9. You are not the victim, but you have been paying bills related to the crime

The Georgia Crime Victims Bill of Rights provides individuals who are victims of certain crimes specific rights.

These rights include:

  1. The right to reasonable, accurate, and timely notice of any scheduled court proceedings or any changes to such proceedings
  2. The right to reasonable, accurate, and timely notice of the arrest, release, or escape of the accused
  3. The right not to be excluded from any scheduled court proceedings, except as provided by law
  4. The right to be heard at any scheduled court proceedings involving the release, plea, or sentencing of the accused
  5. The right to file a written objection in any parole proceedings involving the accused
  6. The right to confer with the prosecuting attorney in any criminal prosecution related to the victim
  7. The right to restitution as provided by law
  8. The right to proceedings free from unreasonable delay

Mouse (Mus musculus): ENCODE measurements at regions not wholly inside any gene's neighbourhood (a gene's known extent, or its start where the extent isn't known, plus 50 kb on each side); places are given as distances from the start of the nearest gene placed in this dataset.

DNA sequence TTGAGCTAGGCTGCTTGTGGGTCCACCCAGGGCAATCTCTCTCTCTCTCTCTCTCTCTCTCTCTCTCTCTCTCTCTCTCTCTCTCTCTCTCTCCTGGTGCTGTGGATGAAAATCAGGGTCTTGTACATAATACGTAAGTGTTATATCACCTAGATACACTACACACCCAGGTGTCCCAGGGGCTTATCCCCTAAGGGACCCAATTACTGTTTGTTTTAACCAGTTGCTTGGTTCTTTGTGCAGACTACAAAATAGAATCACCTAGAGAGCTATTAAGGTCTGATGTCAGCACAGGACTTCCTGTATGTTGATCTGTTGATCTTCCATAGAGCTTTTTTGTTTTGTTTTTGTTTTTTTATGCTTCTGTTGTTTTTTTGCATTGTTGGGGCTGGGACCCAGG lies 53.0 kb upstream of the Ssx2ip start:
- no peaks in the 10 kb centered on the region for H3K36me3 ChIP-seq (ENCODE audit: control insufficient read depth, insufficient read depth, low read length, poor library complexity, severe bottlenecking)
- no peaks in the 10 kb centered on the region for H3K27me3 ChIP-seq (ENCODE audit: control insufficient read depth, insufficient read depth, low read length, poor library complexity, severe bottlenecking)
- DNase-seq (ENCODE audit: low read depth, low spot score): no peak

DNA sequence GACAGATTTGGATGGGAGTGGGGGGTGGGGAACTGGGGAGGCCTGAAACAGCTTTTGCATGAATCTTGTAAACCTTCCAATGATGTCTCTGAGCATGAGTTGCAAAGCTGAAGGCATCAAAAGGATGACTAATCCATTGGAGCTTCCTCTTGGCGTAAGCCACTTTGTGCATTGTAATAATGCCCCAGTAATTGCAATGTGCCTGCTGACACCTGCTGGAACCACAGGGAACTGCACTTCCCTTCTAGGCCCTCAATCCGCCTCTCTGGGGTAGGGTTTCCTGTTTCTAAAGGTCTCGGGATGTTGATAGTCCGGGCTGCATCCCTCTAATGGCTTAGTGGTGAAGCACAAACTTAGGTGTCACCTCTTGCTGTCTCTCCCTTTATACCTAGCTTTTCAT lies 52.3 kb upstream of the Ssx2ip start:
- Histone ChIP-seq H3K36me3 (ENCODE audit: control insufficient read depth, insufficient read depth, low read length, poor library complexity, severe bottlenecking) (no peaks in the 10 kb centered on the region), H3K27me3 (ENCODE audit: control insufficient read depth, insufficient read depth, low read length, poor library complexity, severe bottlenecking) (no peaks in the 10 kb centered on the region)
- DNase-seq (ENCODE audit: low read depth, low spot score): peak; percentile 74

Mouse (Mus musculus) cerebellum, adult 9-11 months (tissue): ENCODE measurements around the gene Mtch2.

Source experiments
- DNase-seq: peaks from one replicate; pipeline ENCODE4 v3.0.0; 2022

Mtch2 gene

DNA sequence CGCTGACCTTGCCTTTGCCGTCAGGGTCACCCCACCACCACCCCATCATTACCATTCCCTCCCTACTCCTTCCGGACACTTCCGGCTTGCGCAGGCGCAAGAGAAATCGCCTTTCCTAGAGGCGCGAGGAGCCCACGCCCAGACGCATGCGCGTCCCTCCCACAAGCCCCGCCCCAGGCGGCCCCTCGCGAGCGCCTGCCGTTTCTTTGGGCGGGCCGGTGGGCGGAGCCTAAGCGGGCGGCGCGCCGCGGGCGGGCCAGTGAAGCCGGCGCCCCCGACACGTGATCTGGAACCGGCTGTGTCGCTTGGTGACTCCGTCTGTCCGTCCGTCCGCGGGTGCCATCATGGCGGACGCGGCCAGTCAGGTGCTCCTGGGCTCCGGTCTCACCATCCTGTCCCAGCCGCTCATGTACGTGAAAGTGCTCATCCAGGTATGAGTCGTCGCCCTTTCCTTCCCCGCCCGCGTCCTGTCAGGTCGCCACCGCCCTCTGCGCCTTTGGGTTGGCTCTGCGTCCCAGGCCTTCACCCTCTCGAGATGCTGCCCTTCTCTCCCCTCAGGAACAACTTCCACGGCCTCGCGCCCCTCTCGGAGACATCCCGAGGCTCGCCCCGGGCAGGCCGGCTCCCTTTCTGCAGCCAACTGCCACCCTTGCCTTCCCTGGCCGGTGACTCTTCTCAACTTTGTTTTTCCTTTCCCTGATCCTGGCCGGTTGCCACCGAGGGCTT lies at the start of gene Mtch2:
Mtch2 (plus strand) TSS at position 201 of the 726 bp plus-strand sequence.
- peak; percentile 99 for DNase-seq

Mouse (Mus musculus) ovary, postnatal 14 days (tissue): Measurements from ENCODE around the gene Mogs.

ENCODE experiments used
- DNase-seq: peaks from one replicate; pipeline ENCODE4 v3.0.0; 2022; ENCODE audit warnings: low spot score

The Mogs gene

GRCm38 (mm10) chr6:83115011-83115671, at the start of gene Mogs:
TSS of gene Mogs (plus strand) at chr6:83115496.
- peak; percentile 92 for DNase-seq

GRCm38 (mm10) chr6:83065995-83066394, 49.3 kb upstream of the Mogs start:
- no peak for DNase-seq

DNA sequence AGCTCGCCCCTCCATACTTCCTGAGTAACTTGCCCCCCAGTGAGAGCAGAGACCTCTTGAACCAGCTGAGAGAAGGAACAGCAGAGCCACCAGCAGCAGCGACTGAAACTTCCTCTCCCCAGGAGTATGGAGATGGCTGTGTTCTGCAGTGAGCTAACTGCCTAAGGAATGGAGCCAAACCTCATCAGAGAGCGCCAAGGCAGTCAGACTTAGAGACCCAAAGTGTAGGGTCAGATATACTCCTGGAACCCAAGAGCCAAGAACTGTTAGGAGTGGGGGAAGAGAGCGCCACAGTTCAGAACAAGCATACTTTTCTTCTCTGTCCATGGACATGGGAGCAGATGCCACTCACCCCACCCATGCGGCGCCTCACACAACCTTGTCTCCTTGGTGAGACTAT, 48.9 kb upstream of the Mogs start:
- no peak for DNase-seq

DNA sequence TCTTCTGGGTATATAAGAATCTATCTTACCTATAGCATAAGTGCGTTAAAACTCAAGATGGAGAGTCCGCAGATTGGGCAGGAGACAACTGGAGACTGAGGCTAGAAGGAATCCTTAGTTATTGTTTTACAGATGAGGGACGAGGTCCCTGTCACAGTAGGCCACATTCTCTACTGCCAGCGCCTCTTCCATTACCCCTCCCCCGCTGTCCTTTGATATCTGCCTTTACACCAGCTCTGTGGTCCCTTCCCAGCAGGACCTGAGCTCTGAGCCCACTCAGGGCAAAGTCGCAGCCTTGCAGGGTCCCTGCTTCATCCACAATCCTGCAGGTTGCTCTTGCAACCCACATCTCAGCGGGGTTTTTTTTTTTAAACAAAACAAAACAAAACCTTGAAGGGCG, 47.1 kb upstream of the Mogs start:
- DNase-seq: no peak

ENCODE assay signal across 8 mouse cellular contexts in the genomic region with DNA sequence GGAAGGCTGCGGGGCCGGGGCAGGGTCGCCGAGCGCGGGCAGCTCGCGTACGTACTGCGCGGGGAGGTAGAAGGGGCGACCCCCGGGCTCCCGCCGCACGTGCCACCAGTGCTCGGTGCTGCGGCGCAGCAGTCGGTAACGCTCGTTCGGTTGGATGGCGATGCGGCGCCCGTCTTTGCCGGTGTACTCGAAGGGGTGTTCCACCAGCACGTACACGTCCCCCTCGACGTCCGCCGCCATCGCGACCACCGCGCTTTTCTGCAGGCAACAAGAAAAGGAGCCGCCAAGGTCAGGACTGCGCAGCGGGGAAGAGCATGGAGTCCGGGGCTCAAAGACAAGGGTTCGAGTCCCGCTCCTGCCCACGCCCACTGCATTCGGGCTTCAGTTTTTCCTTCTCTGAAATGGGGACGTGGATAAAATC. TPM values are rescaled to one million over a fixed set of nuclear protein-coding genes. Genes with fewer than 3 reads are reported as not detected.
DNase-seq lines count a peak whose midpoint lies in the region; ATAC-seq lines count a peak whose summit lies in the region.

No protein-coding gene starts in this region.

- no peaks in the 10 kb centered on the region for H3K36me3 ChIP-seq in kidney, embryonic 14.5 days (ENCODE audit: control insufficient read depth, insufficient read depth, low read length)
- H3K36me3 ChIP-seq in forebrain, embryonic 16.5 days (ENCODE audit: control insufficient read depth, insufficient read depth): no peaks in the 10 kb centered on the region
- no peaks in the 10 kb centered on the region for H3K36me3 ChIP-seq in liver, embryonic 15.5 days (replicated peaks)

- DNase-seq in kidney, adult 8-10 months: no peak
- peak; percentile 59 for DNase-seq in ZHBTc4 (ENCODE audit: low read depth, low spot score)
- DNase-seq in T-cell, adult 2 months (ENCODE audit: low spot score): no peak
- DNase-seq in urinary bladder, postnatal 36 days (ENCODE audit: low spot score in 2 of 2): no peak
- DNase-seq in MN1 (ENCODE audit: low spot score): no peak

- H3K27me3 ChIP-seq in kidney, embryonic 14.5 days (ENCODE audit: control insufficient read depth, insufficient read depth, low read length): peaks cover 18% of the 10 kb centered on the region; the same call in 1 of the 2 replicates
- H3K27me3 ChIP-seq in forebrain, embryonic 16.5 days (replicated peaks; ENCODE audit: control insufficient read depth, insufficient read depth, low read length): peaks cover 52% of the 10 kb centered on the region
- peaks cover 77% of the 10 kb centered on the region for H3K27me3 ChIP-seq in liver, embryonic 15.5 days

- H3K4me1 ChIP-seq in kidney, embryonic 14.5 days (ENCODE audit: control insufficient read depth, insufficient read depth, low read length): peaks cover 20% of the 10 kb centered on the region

9. The right to be treated fairly and with dignity by all criminal justice agencies involved in the case

The Crime Victims Bill of Rights specifically applies to victims of the following crimes:

  1. Homicide
  2. Assault and battery
  3. Kidnapping, false imprisonment, and related offenses
  4. Reckless conduct
  5. Cruelty to children
  6. Feticide
  7. Stalking and aggravated stalking
  8. Cruelty to a person 65 years of age or older
  9. All sexual offenses
  10. Burglary
  11. Arson, Bombs, and explosives
  12. Theft
  13. Robbery
  14. Forgery, deposit account fraud, illegal use of financial transaction cards, other fraud-related offenses, computer crimes, and identity theft
  15. Sale or distribution of harmful materials to minors
  16. Homicide by vehicle
  17. Feticide by vehicle
  18. Serious injury by vehicle

Kate’s Club is an Atlanta non-profit dedicated to providing support for children and teens (ages 5-18) grieving the death of a parent or sibling. All programs are offered at no cost to families and are a unique mix of social, recreational, and therapeutic activities. You can learn more about Kate’s club on their website or by calling 404-347-7619.

For an application to Kate’s Club, click here.

Governor’s Victim Assistance Helpline: 1-800-338-6745

Atlanta Victim Assistance: 404-588-4740

Children’s Burial Assistance: 404-207-2252

The Compassionate Friends (North Atlanta Chapter): 470-554-4301

The Compassionate Friends (Atlanta/Tucker): 770-698-9828